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Civil Society Minister Nick Hurd blames 'local' decisions - not Government funding - for cuts at Harrow Council
A Government minister has criticised Harrow Council over cuts to charity funding in the borough, saying its financial situation was the result of decisions "made locally".
On a visit to Harrow today, Minister for Civil Society Nick Hurd said decisions on charity funding were made locally and were not due to the national financial situation.
The MP for Ruislip, Northwood and Pinner contrasted Harrow with neighbouring Hillingdon, which he said received the same amount as Harrow, but was "in a much better situation".
The MP for Ruislip, Northwood and Pinner, who is responsible for policy and programmes that support charities and community organisations, was meeting leaders of voluntary and community organisations in Harrow.
This week, the Harrow Times reported how the borough's branch of Home-Start, a charity that supports young families, faced closure after its contract with Harrow Council was not renewed.
The news followed an announcement by the borough's Citizen's Advice Bureau that it would have to end its face-to-face advice sessions, and a call from Harrow Assocation of Disabled People to support the voluntary sector.
Mr Hurd said: “Obviously I regret the cuts to charities like Citizens Advice Bureau and Home-Start, which have been made because of a difficult financial situation.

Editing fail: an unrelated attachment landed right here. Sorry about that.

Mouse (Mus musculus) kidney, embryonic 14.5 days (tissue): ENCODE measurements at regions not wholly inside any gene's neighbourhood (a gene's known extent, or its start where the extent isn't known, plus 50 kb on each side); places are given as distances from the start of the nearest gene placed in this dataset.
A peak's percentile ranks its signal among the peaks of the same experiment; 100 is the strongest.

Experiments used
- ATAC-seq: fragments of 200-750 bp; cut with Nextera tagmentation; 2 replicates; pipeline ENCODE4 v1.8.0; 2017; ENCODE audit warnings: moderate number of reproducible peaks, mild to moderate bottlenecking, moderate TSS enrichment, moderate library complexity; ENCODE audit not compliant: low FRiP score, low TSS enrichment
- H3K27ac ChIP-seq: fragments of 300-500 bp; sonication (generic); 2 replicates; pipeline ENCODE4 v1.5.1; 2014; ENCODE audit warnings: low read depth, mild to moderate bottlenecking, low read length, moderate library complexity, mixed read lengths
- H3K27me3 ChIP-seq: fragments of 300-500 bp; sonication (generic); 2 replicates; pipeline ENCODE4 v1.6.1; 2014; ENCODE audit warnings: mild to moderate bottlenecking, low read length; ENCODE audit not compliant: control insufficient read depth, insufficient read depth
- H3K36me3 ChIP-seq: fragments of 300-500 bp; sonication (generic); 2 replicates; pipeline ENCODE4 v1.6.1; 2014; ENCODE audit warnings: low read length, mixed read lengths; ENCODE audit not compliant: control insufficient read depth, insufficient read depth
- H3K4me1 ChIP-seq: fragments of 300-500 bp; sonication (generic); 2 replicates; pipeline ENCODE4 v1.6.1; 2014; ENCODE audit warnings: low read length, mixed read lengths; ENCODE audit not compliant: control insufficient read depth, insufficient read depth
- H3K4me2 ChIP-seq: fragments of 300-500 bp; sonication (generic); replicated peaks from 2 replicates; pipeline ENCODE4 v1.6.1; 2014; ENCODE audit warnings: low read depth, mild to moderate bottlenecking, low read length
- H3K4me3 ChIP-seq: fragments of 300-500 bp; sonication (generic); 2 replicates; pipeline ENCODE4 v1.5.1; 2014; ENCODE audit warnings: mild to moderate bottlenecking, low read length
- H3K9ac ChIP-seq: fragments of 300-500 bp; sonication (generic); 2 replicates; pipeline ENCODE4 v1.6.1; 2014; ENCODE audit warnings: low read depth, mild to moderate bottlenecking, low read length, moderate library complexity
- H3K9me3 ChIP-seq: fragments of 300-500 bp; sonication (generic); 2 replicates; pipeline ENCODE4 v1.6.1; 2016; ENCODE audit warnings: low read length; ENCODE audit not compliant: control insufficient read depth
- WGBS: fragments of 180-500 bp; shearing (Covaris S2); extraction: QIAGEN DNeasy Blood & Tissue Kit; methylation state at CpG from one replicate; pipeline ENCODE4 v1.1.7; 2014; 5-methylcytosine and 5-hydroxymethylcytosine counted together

“I’m an MP for Hillingdon and Harrow and I don’t think the two are very different but Hillingdon is a much better situation financially, which I think this is down to choices that have been made locally.”
The cabinet minister said he understood that charities faced a difficult funding situation but said people did not have to write a big cheque to help them.
Instead he urged residents to get involved.
He added: “Charities bring people together and support people to keep things going.
“It is the responsibility of all of us to be aware of the needs and challenges they face.
“It is a difficult funding environment and the council is investing some money but the Harrow community needs to get more involved.”
Harrow Borough Council is currently campaigning to increase the amount it receives from the Government.
Mr Hurd said he would speak to the MPs for Harrow West and Harrow East, Gareth Thomas and Bob Blackman, to review the funding the council is given.
He said: “If there is a good case for the grants Harrow gets to be reviewed then I will support it.
“Maybe the Government hasn’t kept up with how the situation in Harrow has changed.
“But as I said I don’t think Hillingdon gets much better funding, yet the financial situation there is much better.”
Angela Dias, the chief executive of the Harrow Association for Disabled People, attended the meeting with Mr Hurd and said charities in the borough were working to create a community and voluntary sector support service.
She said: “We are looking at putting in place something that is much more stable for the future.”